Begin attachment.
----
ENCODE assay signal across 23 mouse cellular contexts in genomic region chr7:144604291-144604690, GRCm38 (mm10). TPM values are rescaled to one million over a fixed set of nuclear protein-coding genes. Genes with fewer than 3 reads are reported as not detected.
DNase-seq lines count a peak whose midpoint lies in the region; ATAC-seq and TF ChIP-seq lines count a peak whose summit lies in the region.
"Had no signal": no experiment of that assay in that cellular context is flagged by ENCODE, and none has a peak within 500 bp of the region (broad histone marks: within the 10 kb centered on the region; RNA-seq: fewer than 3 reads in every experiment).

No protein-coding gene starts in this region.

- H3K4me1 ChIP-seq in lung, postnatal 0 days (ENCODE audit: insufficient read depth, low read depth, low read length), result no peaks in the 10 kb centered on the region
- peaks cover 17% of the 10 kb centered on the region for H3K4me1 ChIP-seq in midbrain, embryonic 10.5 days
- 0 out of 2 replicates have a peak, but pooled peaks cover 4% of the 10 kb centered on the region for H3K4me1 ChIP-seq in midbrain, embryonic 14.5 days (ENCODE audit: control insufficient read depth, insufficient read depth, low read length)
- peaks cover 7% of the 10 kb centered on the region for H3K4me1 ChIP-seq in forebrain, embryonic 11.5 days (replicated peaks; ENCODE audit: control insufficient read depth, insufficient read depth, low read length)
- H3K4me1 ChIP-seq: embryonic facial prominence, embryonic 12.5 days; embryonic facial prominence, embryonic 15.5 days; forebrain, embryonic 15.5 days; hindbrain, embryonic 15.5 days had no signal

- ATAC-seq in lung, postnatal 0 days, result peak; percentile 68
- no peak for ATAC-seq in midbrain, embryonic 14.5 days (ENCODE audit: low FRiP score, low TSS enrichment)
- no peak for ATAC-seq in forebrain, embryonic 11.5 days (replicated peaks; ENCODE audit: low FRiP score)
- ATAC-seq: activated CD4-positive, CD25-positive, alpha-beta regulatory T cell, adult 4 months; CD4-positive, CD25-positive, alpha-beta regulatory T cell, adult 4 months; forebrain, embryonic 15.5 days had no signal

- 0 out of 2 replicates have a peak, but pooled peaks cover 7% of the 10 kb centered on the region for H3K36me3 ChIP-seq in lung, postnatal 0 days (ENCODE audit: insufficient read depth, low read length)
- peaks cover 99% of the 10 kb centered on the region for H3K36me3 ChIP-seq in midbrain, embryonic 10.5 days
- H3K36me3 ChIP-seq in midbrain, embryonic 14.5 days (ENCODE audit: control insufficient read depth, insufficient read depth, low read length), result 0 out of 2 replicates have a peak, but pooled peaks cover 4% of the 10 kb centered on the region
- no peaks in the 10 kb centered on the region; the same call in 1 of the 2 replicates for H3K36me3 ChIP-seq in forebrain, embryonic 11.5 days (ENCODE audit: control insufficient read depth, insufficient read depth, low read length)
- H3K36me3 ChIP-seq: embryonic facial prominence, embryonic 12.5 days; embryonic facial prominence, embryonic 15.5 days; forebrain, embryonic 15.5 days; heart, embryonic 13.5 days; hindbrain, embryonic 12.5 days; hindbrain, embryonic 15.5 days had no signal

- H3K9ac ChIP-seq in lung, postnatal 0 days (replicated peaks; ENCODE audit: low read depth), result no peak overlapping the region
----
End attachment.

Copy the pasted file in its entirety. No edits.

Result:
ENCODE assay signal across 23 mouse cellular contexts in genomic region chr7:144604291-144604690, GRCm38 (mm10). TPM values are rescaled to one million over a fixed set of nuclear protein-coding genes. Genes with fewer than 3 reads are reported as not detected.
DNase-seq lines count a peak whose midpoint lies in the region; ATAC-seq and TF ChIP-seq lines count a peak whose summit lies in the region.
"Had no signal": no experiment of that assay in that cellular context is flagged by ENCODE, and none has a peak within 500 bp of the region (broad histone marks: within the 10 kb centered on the region; RNA-seq: fewer than 3 reads in every experiment).

No protein-coding gene starts in this region.

- H3K4me1 ChIP-seq in lung, postnatal 0 days (ENCODE audit: insufficient read depth, low read depth, low read length), result no peaks in the 10 kb centered on the region
- peaks cover 17% of the 10 kb centered on the region for H3K4me1 ChIP-seq in midbrain, embryonic 10.5 days
- 0 out of 2 replicates have a peak, but pooled peaks cover 4% of the 10 kb centered on the region for H3K4me1 ChIP-seq in midbrain, embryonic 14.5 days (ENCODE audit: control insufficient read depth, insufficient read depth, low read length)
- peaks cover 7% of the 10 kb centered on the region for H3K4me1 ChIP-seq in forebrain, embryonic 11.5 days (replicated peaks; ENCODE audit: control insufficient read depth, insufficient read depth, low read length)
- H3K4me1 ChIP-seq: embryonic facial prominence, embryonic 12.5 days; embryonic facial prominence, embryonic 15.5 days; forebrain, embryonic 15.5 days; hindbrain, embryonic 15.5 days had no signal

- ATAC-seq in lung, postnatal 0 days, result peak; percentile 68
- no peak for ATAC-seq in midbrain, embryonic 14.5 days (ENCODE audit: low FRiP score, low TSS enrichment)
- no peak for ATAC-seq in forebrain, embryonic 11.5 days (replicated peaks; ENCODE audit: low FRiP score)
- ATAC-seq: activated CD4-positive, CD25-positive, alpha-beta regulatory T cell, adult 4 months; CD4-positive, CD25-positive, alpha-beta regulatory T cell, adult 4 months; forebrain, embryonic 15.5 days had no signal

- 0 out of 2 replicates have a peak, but pooled peaks cover 7% of the 10 kb centered on the region for H3K36me3 ChIP-seq in lung, postnatal 0 days (ENCODE audit: insufficient read depth, low read length)
- peaks cover 99% of the 10 kb centered on the region for H3K36me3 ChIP-seq in midbrain, embryonic 10.5 days
- H3K36me3 ChIP-seq in midbrain, embryonic 14.5 days (ENCODE audit: control insufficient read depth, insufficient read depth, low read length), result 0 out of 2 replicates have a peak, but pooled peaks cover 4% of the 10 kb centered on the region
- no peaks in the 10 kb centered on the region; the same call in 1 of the 2 replicates for H3K36me3 ChIP-seq in forebrain, embryonic 11.5 days (ENCODE audit: control insufficient read depth, insufficient read depth, low read length)
- H3K36me3 ChIP-seq: embryonic facial prominence, embryonic 12.5 days; embryonic facial prominence, embryonic 15.5 days; forebrain, embryonic 15.5 days; heart, embryonic 13.5 days; hindbrain, embryonic 12.5 days; hindbrain, embryonic 15.5 days had no signal

- H3K9ac ChIP-seq in lung, postnatal 0 days (replicated peaks; ENCODE audit: low read depth), result no peak overlapping the region